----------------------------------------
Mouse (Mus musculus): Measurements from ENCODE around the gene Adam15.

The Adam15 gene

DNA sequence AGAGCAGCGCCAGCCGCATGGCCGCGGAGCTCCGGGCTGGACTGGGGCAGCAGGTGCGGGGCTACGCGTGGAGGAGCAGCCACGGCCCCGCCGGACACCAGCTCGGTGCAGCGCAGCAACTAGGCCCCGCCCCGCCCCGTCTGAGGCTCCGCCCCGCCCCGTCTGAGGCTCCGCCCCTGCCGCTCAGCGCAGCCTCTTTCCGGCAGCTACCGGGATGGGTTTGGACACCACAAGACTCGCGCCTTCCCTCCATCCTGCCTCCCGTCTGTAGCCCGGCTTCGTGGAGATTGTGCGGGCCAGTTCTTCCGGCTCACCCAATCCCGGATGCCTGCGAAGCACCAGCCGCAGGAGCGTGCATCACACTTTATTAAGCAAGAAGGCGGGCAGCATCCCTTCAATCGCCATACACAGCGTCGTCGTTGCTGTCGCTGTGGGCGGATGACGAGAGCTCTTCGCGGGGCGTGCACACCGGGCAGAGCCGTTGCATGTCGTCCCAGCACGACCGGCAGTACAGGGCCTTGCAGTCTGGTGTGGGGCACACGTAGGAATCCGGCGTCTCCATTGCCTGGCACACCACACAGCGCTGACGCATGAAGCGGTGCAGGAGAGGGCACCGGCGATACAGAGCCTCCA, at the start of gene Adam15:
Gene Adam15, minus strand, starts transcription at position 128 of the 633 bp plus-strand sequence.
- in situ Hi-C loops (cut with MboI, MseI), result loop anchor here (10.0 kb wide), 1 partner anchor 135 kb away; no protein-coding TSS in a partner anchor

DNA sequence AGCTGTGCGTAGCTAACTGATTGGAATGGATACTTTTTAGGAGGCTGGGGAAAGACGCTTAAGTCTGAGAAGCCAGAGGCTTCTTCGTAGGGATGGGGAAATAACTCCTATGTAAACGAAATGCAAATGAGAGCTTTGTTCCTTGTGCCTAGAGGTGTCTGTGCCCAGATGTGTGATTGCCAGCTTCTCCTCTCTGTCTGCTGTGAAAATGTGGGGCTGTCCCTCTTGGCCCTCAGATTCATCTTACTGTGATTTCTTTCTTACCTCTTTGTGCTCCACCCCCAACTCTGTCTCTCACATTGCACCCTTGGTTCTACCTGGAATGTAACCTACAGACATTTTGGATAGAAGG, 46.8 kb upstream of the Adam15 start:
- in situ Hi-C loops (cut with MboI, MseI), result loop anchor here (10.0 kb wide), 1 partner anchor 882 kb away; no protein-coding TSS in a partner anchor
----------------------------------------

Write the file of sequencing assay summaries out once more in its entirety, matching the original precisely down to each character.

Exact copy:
Mouse (Mus musculus): Measurements from ENCODE around the gene Adam15.

The Adam15 gene

DNA sequence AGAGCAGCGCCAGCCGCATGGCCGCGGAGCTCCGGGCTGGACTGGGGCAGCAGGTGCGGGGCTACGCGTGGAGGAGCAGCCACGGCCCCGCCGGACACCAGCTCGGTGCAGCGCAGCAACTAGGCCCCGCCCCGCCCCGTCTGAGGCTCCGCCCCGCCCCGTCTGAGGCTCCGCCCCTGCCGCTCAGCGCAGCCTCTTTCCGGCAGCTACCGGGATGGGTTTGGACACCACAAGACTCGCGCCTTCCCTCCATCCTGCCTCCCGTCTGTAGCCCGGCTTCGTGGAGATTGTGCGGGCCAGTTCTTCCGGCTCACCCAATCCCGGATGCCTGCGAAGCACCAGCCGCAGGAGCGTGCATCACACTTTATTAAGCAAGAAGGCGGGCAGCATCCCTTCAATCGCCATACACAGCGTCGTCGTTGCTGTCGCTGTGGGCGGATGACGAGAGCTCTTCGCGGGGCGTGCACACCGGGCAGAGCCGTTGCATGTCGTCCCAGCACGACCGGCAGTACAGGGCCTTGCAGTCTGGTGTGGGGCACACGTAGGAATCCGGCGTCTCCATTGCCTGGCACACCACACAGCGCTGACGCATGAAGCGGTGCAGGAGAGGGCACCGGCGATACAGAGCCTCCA, at the start of gene Adam15:
Gene Adam15, minus strand, starts transcription at position 128 of the 633 bp plus-strand sequence.
- in situ Hi-C loops (cut with MboI, MseI), result loop anchor here (10.0 kb wide), 1 partner anchor 135 kb away; no protein-coding TSS in a partner anchor

DNA sequence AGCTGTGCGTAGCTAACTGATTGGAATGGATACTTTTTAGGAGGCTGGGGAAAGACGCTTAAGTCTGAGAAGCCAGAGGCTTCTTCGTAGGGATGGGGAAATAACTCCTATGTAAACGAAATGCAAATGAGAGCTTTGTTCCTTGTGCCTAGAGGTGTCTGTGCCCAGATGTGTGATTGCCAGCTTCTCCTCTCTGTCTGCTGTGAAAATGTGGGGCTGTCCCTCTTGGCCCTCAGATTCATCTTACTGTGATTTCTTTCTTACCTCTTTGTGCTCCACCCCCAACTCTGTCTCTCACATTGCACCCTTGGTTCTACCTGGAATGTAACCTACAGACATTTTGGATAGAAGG, 46.8 kb upstream of the Adam15 start:
- in situ Hi-C loops (cut with MboI, MseI), result loop anchor here (10.0 kb wide), 1 partner anchor 882 kb away; no protein-coding TSS in a partner anchor